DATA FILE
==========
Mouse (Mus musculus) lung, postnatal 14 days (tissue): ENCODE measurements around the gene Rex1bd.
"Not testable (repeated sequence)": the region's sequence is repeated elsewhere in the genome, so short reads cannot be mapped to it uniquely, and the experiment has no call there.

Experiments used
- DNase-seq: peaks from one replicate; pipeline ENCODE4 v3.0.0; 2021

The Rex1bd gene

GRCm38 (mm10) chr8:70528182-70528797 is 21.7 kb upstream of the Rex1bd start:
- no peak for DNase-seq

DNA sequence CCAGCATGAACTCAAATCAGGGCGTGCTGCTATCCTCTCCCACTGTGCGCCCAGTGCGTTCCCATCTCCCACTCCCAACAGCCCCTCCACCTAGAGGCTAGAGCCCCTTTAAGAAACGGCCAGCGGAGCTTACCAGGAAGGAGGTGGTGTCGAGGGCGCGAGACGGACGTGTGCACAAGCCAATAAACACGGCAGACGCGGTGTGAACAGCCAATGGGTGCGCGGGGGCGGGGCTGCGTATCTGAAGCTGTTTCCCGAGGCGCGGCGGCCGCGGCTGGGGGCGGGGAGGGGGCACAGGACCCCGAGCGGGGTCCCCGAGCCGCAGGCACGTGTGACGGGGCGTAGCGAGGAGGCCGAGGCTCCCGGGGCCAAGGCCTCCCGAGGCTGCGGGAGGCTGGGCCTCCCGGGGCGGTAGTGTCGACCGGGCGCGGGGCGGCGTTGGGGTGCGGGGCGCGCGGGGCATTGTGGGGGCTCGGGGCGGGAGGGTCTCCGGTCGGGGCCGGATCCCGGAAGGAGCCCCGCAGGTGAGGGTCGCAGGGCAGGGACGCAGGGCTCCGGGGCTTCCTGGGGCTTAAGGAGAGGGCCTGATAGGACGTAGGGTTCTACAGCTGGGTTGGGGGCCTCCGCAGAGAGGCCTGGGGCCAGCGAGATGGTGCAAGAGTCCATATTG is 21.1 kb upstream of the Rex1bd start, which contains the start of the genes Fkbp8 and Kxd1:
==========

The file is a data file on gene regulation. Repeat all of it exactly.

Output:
Mouse (Mus musculus) lung, postnatal 14 days (tissue): ENCODE measurements around the gene Rex1bd.
"Not testable (repeated sequence)": the region's sequence is repeated elsewhere in the genome, so short reads cannot be mapped to it uniquely, and the experiment has no call there.

Experiments used
- DNase-seq: peaks from one replicate; pipeline ENCODE4 v3.0.0; 2021

The Rex1bd gene

GRCm38 (mm10) chr8:70528182-70528797 is 21.7 kb upstream of the Rex1bd start:
- no peak for DNase-seq

DNA sequence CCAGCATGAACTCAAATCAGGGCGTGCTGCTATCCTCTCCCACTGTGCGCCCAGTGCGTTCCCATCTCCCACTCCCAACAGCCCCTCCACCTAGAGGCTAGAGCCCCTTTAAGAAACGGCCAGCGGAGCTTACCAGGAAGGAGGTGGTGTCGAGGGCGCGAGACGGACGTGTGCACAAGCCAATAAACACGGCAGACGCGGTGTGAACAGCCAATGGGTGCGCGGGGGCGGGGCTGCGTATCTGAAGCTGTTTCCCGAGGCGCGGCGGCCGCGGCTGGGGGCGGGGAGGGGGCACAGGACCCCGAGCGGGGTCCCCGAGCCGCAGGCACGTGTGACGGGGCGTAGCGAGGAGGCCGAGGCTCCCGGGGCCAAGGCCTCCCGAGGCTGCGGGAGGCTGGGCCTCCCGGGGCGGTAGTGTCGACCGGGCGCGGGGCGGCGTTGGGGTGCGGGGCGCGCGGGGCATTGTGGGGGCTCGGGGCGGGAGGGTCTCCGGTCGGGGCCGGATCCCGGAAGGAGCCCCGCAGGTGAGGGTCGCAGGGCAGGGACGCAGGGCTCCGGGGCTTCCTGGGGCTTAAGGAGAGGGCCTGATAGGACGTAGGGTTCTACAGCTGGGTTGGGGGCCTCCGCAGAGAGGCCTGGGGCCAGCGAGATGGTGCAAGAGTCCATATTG is 21.1 kb upstream of the Rex1bd start, which contains the start of the genes Fkbp8 and Kxd1: